Scourge of syringomyelia
by Steve Dean
07 May 2009 08:00
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It was February 2004 when I first wrote about syringomyelia following a question from a reader. Now this disease hits headlines regularly and there is little doubt it is a serious condition of the brain, spinal cord and nervous system.
Much of what follows was written in 2004 and frankly our knowledge of the disease has advanced very little in that time.
The normal spinal cord consists of discreet bundles of nerve fibres and running through the centre is a fluid-filled spinal canal that links up with the fluid within the brain cavities. The nerve bundles carry electric pulses up and down the spinal cord to and from the brain and nerves emerging from the spinal cord at all levels of the spine link the brain to all regions of the body.
Syringomyelia is typically characterised by abnormal cavity formation in the nervous tissue of the cord, whereas the related condition of hydromyelia is a dilation of the central canal. The two conditions may appear together or individually.
Not surprisingly, the cavitation results in damage to the nerve bundles nearby and the pressure involved may damage a wider area of spinal cord. The inevitable interference with nerve transmissions will give either sensory or motor deficits and in many cases associated pain can be quite severe. In other words muscles and limbs may not work correctly and the dog may be in considerable discomfort.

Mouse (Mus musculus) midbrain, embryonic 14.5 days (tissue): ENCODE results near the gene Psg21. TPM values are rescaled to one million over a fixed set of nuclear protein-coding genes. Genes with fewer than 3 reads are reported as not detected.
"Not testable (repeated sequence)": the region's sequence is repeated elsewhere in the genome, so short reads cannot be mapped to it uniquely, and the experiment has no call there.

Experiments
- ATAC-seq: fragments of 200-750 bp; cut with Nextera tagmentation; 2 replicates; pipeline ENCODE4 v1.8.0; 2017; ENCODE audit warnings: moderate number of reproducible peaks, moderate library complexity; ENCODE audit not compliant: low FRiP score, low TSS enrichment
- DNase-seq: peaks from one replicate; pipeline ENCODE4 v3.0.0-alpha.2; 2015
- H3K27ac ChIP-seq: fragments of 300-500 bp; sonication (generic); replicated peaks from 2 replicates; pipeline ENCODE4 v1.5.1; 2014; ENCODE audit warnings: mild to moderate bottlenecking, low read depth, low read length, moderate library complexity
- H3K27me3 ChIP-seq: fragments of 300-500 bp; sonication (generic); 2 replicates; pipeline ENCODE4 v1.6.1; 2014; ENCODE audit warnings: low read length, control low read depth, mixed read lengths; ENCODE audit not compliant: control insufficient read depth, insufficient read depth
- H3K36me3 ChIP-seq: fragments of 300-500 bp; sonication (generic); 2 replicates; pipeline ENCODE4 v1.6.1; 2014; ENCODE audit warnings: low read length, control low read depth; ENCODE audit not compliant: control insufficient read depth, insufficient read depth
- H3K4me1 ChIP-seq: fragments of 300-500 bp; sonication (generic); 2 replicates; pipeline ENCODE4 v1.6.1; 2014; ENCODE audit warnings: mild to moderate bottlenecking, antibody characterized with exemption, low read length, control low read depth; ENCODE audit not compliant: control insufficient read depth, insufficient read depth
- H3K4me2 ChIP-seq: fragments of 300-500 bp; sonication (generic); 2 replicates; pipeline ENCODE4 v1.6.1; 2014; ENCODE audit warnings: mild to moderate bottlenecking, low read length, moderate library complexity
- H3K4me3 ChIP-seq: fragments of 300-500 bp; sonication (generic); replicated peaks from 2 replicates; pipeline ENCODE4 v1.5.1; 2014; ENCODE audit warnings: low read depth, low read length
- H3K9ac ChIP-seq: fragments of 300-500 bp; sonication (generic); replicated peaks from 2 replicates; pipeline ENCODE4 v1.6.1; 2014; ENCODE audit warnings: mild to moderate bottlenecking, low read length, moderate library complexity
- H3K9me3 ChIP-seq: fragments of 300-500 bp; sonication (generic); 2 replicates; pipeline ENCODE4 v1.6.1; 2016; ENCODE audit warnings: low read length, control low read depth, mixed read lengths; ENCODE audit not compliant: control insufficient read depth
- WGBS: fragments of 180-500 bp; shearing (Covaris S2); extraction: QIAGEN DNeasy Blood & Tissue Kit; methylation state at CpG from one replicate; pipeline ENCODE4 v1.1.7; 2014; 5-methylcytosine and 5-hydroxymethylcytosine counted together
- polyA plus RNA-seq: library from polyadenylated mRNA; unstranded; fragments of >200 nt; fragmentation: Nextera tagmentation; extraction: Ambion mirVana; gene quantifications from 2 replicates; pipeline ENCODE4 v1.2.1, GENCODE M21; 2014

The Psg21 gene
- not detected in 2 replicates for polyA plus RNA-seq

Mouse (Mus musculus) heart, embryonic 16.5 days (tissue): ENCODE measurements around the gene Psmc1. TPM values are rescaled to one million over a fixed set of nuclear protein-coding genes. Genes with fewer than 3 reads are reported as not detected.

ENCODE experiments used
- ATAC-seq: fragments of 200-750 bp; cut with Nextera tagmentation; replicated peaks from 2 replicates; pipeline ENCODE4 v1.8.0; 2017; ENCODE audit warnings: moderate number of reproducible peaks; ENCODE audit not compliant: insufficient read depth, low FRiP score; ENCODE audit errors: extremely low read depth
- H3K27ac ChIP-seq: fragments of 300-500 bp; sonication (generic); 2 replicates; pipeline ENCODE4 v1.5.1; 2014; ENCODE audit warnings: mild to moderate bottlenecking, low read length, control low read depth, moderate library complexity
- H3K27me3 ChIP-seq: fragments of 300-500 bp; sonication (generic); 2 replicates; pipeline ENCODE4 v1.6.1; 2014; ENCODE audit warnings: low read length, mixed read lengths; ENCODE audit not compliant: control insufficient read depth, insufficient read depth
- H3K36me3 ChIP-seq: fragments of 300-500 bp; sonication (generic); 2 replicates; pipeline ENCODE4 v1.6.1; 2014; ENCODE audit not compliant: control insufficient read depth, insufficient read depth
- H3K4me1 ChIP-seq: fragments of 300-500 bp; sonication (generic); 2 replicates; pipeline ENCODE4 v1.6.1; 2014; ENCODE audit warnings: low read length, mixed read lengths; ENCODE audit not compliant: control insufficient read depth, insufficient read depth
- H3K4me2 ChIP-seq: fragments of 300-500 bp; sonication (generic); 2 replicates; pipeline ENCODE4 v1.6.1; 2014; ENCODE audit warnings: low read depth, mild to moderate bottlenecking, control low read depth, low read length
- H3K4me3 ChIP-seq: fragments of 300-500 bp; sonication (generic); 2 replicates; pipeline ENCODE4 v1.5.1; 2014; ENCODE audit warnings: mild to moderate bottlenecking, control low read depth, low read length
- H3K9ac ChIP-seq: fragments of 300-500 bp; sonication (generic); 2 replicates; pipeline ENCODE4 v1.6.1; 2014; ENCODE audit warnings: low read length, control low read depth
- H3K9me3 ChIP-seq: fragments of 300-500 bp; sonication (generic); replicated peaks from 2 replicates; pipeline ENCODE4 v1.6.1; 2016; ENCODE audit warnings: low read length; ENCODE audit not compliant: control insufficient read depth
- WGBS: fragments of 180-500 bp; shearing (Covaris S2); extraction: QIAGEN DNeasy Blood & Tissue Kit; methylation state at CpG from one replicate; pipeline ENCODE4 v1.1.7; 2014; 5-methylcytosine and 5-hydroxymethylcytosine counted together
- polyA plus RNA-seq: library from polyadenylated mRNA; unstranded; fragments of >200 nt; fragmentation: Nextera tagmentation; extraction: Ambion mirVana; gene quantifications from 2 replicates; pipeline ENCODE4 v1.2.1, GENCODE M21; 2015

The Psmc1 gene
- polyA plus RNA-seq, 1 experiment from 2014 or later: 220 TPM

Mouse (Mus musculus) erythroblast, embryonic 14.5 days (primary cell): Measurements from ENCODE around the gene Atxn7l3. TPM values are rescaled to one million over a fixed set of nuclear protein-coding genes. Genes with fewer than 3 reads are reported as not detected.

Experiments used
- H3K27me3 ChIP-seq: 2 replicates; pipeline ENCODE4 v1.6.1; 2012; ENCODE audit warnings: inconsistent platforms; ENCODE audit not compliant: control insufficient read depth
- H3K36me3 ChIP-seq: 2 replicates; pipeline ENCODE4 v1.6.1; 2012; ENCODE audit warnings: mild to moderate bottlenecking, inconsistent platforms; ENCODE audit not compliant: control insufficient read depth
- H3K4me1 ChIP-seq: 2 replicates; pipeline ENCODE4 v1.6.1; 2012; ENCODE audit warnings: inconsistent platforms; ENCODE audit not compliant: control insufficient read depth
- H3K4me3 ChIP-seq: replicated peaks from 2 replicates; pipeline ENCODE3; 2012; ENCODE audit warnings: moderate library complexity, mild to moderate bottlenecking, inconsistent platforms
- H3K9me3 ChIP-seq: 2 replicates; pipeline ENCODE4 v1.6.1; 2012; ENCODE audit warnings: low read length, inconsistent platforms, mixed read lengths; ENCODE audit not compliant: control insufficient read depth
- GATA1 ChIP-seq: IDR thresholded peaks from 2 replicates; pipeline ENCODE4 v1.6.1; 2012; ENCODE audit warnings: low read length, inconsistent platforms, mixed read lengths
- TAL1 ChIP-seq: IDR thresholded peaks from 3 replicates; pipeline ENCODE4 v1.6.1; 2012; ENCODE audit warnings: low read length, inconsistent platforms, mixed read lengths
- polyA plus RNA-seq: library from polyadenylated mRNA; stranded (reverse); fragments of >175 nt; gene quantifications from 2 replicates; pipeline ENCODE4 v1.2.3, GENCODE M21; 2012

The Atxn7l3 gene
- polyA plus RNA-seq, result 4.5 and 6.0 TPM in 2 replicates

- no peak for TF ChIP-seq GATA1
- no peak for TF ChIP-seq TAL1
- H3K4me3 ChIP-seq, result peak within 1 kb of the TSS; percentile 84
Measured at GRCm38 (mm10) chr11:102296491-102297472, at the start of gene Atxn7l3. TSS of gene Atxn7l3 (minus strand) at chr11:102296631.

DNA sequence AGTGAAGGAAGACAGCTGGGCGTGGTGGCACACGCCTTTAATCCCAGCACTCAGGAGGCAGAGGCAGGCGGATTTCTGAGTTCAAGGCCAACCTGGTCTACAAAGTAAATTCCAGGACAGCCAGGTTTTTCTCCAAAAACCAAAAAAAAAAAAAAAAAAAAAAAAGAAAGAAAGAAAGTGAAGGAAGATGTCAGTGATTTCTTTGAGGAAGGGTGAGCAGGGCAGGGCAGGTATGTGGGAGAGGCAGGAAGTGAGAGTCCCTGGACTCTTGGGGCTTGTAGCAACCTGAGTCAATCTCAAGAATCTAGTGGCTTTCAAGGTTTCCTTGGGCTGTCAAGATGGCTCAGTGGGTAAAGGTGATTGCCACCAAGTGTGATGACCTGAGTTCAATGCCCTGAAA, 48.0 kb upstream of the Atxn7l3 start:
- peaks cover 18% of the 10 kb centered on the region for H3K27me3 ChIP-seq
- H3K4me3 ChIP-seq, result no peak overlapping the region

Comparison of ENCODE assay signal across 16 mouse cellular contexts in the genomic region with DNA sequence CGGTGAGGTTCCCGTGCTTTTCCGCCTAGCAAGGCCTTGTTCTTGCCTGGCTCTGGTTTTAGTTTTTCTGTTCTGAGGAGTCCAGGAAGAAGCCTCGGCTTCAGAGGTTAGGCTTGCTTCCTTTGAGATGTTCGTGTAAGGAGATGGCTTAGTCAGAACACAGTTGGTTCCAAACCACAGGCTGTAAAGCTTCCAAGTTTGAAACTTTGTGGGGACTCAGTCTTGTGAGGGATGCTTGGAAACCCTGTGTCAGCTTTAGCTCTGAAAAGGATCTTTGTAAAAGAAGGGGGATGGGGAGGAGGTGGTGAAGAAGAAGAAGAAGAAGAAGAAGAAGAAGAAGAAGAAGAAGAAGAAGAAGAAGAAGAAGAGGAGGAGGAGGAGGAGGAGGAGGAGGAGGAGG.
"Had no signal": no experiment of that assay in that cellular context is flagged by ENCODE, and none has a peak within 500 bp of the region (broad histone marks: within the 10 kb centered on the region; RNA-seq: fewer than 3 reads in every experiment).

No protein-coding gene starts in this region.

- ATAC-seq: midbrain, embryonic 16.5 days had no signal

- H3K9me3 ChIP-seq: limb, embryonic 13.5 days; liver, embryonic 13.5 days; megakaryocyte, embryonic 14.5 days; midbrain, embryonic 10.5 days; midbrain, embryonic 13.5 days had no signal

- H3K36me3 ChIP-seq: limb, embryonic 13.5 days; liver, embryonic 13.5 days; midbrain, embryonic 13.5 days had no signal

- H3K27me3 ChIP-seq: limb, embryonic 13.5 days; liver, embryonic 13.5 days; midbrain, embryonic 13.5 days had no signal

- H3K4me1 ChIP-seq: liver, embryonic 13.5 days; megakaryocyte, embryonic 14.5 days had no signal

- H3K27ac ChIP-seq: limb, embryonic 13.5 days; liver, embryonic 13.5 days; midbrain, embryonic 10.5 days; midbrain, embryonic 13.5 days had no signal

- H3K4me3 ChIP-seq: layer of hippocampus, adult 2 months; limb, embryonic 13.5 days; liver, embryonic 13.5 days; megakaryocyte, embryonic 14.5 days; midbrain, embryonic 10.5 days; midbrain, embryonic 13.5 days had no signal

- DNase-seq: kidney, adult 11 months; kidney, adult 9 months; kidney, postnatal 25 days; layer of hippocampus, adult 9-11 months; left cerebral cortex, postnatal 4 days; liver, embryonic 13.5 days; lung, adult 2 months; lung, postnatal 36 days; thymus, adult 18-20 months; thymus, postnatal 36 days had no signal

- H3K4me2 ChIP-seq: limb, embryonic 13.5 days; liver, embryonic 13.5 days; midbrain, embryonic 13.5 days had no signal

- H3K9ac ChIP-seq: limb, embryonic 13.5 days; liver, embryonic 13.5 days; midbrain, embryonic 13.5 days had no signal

The extent of the effects depends upon the level of the damage, the higher up the spinal cord the greater the extent of the symptoms.
In some breeds it is a congenital defect but it can also occur because of an injury to the spinal column. Alternatively tumours may cause a cavity to develop, especially if the growth interferes with the fluid flow in the central canal or the blood supply to the cord. More recently an increasing number of cases involving the spinal cord and lower reaches of the brain have been seen in some breeds causing disruption to balance and co-ordination but the classic sign in the Cavalier is intense irritation at the back of the neck often associated with scratching and pain.
Surgical treatment in the dog is somewhat pioneering and on occasions heroic with highly variable and often disappointing results. The congenital and inherited cases are thought to be related to defective fluid flow in the brain and spinal cord and more recently postualted to be related to the cranial cavity being too small.
The condition may not manifest itself until the dog is several years old, by which time it may have been bred from and more importantly for the owner, has become a highly valued companion. Thankfully while said to be increasing in some breeds, in most dog populations it is quite uncommon. Back in 2004 some real experiences were provided by readers.
The main points are summarised again for readers who missed out: “I just wanted a dog to love and share my life with and she was a very happy and confident little dog. Everybody fell in love with her. One or two people commented on her ‘funny walk,’ a sort of rolling gait, which looked slightly comical. She was often quite restless in the evenings and she did not like to be too warm and seemed to scratch quite a lot.